Winter Solstice and How Persians Celebrate

At last we have come full circle to another Winter Solstice. Tonight marks the longest night and shortest day of the year with the latest dawn and the sun at its lowest point in the sky. The solstice occurs at the same instant everywhere on Earth. This moment varies slightly every year, but always marks the shortest day and longest night of that year. This year in the United States, it happens at 8:48 p.m. PT December 21st (11:48 p.m. ET, 10:48 p.m. CT, and 9:48 p.m. MT). In Europe, Africa, Asia and Australia, that means the solstice actually comes on Tuesday. The solstice is the astronomical beginning of winter — the start of the coldest three months in the Northern Hemisphere. After the solstice, the days slowly start to get longer again. It is also considered the start of the solar year.

winter soltice

Historically, many cultures revered the Winter Solstice as a time to take stock, and express gratitude for Nature. Ancient pagan cultures were among its biggest fans. It’s a time to embrace evergreens and as the days get longer we celebrate light and the rebirth of the Sun.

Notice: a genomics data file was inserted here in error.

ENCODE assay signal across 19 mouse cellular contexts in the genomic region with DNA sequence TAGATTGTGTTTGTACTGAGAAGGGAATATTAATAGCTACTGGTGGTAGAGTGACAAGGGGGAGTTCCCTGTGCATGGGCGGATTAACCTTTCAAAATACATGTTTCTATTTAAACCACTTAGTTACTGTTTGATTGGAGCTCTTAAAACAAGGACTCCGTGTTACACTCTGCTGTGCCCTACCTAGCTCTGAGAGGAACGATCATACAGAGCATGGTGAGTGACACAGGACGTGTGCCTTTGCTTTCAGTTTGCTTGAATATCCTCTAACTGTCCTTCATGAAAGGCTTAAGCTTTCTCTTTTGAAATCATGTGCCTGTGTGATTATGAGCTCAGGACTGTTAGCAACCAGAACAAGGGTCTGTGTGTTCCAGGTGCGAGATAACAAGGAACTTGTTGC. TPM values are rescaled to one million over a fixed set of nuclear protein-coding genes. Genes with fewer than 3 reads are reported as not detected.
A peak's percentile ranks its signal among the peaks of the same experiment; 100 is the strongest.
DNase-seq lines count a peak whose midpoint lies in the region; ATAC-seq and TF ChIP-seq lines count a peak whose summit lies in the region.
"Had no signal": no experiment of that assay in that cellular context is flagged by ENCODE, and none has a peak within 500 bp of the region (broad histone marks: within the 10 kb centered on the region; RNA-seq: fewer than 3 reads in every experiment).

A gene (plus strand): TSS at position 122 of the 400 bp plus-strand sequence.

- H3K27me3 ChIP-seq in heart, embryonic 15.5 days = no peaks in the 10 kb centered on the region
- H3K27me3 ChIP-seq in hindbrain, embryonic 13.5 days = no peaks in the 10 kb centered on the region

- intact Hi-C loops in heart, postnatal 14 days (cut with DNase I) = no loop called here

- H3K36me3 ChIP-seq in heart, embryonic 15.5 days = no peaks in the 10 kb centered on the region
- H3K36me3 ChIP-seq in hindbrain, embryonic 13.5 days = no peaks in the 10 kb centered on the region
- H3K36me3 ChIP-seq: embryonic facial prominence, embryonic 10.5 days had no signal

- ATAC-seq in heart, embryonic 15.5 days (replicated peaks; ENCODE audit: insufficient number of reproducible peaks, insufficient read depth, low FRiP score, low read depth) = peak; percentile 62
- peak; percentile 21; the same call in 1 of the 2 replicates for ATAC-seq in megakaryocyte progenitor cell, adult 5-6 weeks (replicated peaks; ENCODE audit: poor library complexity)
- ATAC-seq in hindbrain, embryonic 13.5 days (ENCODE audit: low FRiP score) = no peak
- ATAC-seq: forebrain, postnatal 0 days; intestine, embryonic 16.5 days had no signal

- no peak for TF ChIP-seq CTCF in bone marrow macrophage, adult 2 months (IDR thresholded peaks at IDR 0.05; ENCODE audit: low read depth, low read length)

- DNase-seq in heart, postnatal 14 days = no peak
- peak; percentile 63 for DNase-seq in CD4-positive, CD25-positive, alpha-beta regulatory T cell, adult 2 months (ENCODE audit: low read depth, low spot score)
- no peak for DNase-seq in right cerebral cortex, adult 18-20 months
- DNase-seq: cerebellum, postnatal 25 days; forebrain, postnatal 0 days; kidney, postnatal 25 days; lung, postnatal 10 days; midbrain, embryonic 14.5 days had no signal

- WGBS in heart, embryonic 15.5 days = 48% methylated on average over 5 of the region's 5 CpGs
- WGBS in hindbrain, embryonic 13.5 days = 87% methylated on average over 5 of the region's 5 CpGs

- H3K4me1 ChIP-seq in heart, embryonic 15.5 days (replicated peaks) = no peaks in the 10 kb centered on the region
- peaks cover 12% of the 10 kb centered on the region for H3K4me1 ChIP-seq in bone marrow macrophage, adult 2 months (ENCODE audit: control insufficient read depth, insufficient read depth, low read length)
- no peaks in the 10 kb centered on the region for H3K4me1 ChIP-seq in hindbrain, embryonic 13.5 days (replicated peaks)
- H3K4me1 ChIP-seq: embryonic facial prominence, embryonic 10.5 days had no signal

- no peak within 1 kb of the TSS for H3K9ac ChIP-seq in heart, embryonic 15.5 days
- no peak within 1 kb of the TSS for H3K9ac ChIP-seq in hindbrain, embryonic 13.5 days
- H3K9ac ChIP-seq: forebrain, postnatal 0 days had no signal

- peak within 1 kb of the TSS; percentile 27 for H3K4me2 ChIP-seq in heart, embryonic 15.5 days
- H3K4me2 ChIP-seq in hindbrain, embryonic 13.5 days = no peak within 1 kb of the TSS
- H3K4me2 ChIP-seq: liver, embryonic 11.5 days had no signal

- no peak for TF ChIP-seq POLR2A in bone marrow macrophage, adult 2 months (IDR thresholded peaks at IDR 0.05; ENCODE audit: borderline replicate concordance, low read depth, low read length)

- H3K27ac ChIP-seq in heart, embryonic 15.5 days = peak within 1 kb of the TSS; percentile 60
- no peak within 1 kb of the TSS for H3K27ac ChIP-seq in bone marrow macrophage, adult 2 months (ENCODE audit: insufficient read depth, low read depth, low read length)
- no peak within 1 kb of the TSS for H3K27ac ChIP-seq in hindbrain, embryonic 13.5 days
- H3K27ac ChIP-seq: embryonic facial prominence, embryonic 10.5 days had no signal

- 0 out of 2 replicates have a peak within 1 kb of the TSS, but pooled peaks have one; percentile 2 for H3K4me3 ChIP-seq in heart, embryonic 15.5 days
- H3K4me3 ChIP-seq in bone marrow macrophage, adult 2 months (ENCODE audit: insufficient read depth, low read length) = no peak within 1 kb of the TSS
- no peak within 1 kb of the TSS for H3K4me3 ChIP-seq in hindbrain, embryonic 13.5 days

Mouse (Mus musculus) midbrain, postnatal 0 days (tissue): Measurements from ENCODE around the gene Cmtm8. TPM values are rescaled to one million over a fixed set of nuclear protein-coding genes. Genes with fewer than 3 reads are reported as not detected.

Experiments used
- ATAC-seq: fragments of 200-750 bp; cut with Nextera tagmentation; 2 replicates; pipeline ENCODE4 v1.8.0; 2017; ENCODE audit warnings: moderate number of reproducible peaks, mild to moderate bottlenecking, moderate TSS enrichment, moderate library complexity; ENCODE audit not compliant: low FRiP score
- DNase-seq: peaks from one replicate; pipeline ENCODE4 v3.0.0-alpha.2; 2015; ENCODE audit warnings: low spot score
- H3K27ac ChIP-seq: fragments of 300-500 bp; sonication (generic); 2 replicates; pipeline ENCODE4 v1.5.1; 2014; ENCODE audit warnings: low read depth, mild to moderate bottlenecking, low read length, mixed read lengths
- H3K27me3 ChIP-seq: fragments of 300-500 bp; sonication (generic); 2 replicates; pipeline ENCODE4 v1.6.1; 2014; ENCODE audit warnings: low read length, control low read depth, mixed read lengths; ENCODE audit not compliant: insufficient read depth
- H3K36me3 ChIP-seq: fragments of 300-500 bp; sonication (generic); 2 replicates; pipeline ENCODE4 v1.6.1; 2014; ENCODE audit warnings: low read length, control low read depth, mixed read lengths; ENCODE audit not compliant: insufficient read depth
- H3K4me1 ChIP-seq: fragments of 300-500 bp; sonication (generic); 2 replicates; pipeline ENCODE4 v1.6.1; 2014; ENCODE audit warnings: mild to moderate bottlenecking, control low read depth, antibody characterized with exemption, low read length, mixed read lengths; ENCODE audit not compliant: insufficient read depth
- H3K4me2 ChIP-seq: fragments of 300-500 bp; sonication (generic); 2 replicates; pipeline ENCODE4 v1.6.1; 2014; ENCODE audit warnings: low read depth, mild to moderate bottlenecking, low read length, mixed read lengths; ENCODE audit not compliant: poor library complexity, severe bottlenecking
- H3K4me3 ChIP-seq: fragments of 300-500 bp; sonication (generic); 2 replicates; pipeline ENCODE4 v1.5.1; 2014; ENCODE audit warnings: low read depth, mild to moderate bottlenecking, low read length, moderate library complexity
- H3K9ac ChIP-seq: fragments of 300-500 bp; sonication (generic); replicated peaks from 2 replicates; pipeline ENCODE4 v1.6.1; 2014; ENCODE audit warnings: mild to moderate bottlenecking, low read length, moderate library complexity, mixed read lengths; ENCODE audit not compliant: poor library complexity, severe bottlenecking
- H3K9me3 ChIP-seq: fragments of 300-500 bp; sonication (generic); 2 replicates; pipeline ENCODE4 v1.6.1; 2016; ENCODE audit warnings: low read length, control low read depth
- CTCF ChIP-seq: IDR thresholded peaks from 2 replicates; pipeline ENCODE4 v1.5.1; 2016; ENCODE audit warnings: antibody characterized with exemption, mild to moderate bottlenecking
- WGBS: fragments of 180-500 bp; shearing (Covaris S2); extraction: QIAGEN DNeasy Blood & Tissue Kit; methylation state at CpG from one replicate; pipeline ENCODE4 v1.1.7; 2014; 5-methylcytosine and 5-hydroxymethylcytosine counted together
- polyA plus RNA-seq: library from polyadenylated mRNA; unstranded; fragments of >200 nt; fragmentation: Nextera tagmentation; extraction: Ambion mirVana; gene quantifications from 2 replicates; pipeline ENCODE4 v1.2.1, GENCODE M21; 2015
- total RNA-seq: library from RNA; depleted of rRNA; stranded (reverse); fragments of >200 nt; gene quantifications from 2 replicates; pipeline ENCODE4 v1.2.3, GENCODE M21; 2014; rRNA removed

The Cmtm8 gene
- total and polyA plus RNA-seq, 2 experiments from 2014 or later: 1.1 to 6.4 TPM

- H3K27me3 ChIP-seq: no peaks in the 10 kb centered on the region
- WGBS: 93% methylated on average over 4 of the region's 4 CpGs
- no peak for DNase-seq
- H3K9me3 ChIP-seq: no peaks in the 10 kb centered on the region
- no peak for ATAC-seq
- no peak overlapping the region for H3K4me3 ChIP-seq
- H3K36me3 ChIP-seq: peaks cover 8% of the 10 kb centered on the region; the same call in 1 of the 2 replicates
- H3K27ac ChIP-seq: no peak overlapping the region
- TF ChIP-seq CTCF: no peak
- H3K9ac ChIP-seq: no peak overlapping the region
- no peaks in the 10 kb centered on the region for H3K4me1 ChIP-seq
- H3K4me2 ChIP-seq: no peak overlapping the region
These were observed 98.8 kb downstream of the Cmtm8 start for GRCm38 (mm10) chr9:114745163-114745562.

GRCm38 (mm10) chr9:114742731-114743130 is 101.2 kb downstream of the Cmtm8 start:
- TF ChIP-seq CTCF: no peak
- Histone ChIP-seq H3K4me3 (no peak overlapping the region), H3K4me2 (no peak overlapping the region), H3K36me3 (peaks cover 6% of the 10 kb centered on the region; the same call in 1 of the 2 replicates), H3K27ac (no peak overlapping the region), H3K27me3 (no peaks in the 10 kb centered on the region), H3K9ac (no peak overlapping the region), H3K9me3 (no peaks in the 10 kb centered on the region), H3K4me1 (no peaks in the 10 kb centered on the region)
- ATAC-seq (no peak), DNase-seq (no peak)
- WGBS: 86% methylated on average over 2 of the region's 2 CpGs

This year I’m bringing to you the Iranian festival of Shabo-e Yaldā, a festival celebrated on the longest and darkest night of the year, when it is a time for friends and family to gather together to eat, drink and read poetry until well after midnight. The poetry of Hafez, a classic Persian poet is especially read. The poems of Divan-e-Hafez, which can be found in the bookcases of most Iranians families, are intermingled with peoples’ life and are read or recited during various occasions like this festival. Fruits and nuts are eaten and pomegranates and watermelons are particularly significant. The red color in these fruits symbolizes the crimson hues of dawn and glow of life.

Iranian Winter Solstice

Food plays a central role in the present-day form of the celebrations. In most parts of Iran the extended family come together and enjoy a fine dinner. A wide variety of fruits and sweetmeats specifically prepared or kept for this night are served.  In some areas it is custom that forty varieties of edibles should be served during the ceremony of the night of Yalda representing the night opening the initial forty-day period of the three-month winter also known as Chella.

To celebrate the winter solstice, I would like to bring to your attention a free 20-minute voice-guided Winter Solstice Meditation, available for download at until December 31st.

So, meditate, bring some light to your heart with poetry readings, and savor a few pomegranate and watermelon nibbles for good luck.

Merry Wishes for this Winter Solstice!

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